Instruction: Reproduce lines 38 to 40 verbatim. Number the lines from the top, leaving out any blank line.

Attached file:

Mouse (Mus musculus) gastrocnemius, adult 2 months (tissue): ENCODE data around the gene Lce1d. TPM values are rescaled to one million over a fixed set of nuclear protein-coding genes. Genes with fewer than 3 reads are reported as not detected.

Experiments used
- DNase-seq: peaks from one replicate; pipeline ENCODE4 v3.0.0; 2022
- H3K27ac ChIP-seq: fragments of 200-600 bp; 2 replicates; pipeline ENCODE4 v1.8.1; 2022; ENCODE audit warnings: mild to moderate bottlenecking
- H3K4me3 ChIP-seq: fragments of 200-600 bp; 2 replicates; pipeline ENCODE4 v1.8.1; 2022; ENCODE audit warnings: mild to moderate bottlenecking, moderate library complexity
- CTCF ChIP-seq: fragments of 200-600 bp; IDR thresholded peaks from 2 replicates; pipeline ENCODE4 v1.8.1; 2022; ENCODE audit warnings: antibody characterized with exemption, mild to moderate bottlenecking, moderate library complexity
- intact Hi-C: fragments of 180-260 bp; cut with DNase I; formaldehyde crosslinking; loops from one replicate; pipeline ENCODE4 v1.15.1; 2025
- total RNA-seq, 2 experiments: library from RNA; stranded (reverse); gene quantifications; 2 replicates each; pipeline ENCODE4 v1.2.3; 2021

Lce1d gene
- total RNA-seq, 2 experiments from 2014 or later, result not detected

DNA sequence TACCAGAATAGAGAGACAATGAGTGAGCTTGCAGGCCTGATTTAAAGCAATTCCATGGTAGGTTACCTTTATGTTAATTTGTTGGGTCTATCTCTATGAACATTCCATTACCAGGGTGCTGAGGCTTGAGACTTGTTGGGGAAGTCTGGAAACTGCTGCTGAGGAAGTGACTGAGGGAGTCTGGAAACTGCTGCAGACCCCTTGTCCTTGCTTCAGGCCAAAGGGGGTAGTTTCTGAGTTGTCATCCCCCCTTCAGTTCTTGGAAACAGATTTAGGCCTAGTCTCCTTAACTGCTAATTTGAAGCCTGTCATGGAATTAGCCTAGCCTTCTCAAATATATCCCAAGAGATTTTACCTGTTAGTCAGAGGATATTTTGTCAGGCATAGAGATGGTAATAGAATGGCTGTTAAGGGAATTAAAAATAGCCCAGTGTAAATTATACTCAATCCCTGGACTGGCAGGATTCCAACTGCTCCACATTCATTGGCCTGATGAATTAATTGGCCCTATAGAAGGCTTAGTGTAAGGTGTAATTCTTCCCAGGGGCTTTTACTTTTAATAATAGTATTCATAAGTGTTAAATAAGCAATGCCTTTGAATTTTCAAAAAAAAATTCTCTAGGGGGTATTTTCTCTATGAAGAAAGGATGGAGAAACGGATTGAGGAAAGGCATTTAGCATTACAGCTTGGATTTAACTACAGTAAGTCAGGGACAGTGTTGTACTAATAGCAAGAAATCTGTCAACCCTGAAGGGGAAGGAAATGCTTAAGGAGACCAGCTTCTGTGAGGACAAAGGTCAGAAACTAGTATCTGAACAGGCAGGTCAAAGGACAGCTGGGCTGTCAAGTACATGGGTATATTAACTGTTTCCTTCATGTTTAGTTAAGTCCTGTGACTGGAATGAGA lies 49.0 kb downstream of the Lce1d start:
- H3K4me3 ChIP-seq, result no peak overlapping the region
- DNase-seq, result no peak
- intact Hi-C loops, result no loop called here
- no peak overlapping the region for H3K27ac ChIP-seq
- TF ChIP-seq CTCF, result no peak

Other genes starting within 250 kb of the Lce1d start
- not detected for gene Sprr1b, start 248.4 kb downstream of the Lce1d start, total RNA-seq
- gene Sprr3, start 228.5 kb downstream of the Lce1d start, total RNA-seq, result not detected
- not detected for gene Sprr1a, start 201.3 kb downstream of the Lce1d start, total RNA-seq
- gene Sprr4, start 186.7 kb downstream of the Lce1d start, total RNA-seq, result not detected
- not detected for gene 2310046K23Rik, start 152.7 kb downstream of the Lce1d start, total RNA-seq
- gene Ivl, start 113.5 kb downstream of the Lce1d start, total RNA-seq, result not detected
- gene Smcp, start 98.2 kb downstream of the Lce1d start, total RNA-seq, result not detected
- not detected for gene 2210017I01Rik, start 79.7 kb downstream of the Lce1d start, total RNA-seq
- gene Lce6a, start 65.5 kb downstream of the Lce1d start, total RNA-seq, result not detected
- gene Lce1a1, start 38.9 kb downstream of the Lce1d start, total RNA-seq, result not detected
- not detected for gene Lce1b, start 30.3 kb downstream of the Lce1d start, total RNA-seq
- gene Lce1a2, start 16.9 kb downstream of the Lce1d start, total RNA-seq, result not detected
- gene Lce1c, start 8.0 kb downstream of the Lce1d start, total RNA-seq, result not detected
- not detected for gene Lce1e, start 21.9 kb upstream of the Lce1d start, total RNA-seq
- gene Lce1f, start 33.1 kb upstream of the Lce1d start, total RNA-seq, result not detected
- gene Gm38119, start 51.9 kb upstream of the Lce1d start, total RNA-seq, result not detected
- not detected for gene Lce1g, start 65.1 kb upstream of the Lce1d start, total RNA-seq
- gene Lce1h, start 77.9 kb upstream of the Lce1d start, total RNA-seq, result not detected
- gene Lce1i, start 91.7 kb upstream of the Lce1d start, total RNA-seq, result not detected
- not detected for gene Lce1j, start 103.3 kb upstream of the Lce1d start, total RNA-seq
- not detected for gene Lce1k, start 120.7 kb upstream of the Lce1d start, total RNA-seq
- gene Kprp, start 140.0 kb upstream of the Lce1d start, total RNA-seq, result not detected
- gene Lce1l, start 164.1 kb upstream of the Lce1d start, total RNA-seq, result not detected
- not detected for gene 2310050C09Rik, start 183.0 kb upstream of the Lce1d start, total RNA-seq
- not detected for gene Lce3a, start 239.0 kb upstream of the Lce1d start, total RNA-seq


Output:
- not detected for gene Lce1k, start 120.7 kb upstream of the Lce1d start, total RNA-seq
- gene Kprp, start 140.0 kb upstream of the Lce1d start, total RNA-seq, result not detected
- gene Lce1l, start 164.1 kb upstream of the Lce1d start, total RNA-seq, result not detected